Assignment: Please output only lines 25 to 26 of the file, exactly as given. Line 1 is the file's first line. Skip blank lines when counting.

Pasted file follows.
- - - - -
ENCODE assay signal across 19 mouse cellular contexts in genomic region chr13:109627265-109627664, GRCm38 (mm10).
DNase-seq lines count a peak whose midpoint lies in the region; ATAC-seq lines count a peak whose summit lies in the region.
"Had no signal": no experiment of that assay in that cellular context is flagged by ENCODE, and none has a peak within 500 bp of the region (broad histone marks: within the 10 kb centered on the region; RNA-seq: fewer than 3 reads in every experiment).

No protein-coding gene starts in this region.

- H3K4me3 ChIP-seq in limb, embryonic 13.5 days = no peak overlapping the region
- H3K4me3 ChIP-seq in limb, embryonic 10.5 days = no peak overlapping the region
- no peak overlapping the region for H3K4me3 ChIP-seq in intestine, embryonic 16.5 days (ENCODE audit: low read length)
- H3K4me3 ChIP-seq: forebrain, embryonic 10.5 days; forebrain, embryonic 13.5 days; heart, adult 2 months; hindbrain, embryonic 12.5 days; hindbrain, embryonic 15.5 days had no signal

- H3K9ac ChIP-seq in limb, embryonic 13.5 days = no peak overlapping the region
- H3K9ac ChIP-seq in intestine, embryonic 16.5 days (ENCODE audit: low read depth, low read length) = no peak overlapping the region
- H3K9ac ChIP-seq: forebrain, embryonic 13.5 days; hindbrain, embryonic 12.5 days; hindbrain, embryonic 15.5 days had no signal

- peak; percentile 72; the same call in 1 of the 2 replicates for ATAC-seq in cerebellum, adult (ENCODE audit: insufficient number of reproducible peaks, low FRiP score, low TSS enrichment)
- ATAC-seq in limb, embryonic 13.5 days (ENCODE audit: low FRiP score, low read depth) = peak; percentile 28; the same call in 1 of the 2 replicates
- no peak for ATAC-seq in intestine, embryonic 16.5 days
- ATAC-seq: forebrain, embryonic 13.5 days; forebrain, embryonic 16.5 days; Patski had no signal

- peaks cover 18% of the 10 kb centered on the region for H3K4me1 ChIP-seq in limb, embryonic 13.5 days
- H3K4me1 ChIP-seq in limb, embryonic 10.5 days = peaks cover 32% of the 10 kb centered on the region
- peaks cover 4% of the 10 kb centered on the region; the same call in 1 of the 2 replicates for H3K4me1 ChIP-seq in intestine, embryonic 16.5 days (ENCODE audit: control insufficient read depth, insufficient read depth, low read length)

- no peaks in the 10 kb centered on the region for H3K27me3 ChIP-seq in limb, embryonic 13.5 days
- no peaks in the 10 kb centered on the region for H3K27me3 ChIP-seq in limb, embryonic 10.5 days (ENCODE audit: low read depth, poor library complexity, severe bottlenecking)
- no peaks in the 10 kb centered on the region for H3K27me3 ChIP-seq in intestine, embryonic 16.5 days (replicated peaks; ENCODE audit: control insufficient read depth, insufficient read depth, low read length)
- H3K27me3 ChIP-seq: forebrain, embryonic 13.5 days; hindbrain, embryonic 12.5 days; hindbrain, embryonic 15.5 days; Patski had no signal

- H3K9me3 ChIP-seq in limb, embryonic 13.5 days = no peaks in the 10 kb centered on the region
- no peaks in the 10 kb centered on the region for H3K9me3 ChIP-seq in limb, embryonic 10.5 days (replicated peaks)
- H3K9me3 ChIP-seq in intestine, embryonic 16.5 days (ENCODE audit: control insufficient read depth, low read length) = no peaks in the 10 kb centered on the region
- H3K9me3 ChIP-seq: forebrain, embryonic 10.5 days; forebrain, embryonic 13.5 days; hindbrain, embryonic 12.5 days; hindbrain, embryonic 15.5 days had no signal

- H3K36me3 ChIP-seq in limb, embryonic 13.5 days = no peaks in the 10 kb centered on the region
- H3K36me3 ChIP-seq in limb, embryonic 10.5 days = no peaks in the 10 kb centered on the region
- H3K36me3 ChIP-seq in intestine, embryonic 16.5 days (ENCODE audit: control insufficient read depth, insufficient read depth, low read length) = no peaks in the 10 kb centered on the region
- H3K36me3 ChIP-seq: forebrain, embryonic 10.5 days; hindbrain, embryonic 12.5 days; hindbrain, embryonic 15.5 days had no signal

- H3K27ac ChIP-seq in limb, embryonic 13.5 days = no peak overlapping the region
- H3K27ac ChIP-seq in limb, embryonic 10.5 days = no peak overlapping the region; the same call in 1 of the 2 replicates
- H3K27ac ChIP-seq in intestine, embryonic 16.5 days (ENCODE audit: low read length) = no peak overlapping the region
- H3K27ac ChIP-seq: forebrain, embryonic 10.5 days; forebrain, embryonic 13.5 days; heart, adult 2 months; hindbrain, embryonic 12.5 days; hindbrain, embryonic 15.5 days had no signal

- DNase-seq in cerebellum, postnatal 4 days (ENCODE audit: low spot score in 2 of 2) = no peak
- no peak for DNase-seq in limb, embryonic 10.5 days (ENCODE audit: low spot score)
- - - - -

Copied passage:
- H3K9me3 ChIP-seq in intestine, embryonic 16.5 days (ENCODE audit: control insufficient read depth, low read length) = no peaks in the 10 kb centered on the region
- H3K9me3 ChIP-seq: forebrain, embryonic 10.5 days; forebrain, embryonic 13.5 days; hindbrain, embryonic 12.5 days; hindbrain, embryonic 15.5 days had no signal